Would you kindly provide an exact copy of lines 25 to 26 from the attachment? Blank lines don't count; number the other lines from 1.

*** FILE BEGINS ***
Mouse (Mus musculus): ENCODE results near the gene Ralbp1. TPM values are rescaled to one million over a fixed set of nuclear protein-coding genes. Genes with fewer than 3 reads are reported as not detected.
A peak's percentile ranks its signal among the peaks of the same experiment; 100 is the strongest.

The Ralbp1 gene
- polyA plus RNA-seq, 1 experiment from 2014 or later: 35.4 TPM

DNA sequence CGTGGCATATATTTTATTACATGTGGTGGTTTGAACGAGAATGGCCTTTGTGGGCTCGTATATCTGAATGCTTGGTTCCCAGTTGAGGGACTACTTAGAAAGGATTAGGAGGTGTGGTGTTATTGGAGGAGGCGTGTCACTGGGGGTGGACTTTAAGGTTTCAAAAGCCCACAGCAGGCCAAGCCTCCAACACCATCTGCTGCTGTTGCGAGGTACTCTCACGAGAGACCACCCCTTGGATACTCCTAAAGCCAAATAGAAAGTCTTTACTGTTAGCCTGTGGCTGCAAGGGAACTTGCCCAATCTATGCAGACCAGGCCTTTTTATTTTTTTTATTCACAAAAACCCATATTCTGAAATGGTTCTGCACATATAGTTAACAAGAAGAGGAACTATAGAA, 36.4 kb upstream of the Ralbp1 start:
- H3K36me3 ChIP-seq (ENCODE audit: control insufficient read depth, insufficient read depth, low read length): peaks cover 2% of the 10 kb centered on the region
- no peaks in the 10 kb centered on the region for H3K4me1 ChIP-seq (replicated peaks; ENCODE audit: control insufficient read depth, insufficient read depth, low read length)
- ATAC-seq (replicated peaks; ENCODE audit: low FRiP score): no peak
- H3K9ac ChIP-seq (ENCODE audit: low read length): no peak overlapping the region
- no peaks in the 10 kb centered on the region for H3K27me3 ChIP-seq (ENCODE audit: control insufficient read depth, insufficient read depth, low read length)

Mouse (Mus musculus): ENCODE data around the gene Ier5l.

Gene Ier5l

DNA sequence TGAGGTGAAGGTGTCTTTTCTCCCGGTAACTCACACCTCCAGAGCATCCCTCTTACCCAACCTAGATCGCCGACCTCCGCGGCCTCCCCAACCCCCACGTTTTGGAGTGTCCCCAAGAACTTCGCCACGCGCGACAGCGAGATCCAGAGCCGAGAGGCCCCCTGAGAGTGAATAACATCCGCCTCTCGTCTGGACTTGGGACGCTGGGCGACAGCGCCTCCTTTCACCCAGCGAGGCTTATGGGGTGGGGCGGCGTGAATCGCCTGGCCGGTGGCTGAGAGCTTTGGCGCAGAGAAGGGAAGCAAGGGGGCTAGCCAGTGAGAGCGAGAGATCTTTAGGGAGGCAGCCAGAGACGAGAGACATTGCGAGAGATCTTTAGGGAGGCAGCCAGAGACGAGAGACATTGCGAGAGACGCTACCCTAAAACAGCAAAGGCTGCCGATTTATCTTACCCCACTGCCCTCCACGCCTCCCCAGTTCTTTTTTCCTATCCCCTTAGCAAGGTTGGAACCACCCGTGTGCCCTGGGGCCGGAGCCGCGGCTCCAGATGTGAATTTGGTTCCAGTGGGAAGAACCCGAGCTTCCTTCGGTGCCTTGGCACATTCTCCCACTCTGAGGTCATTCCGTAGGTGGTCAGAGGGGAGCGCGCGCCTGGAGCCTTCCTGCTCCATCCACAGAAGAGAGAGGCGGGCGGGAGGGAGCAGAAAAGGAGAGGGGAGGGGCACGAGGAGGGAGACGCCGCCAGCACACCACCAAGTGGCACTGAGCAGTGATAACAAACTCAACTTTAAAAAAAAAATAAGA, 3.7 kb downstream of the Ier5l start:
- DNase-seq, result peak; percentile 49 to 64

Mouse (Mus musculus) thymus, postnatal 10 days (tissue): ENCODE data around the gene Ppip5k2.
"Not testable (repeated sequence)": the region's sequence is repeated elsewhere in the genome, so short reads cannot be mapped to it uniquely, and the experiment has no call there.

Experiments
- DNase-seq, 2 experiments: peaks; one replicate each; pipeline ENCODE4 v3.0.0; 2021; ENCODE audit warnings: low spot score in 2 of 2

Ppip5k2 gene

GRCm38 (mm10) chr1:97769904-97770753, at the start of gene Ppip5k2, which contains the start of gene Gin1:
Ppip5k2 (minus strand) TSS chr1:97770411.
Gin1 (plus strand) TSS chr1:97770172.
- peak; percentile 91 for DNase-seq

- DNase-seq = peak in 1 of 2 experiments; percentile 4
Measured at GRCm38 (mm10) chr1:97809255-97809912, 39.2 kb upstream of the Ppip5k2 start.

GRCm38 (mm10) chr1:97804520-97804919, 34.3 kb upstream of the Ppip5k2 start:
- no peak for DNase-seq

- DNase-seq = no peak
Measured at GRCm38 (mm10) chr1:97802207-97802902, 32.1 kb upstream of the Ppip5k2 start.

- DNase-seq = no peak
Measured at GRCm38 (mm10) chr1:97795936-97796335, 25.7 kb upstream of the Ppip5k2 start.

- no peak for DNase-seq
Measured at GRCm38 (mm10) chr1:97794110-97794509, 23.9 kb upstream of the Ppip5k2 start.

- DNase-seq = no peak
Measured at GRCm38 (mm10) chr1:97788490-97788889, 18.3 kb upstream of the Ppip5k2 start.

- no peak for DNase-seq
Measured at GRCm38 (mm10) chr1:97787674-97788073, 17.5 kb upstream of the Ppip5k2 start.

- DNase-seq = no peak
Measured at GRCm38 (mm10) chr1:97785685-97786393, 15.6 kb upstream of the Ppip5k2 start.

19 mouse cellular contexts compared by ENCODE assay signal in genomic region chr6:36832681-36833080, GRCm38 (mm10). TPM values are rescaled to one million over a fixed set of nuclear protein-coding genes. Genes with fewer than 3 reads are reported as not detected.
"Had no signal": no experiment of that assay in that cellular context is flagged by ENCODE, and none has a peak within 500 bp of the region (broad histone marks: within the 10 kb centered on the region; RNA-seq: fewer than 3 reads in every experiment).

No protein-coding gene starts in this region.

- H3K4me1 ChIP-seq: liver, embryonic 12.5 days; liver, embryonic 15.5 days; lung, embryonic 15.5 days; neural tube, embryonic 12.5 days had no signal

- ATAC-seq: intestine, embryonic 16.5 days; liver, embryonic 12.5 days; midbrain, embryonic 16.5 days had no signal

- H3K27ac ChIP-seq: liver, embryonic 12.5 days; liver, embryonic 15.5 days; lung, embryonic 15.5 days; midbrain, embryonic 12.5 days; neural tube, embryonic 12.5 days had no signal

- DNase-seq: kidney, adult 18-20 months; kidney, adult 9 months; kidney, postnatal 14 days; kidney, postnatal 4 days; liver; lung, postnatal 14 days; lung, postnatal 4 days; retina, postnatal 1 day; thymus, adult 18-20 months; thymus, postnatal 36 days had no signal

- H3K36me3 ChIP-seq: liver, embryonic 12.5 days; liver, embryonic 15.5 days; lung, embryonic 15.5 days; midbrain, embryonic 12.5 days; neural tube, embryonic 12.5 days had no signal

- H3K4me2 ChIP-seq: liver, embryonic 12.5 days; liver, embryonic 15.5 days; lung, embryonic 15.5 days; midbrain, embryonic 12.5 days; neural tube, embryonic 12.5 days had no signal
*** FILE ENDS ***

Measured at GRCm38 (mm10) chr1:97809255-97809912, 39.2 kb upstream of the Ppip5k2 start.

GRCm38 (mm10) chr1:97804520-97804919, 34.3 kb upstream of the Ppip5k2 start: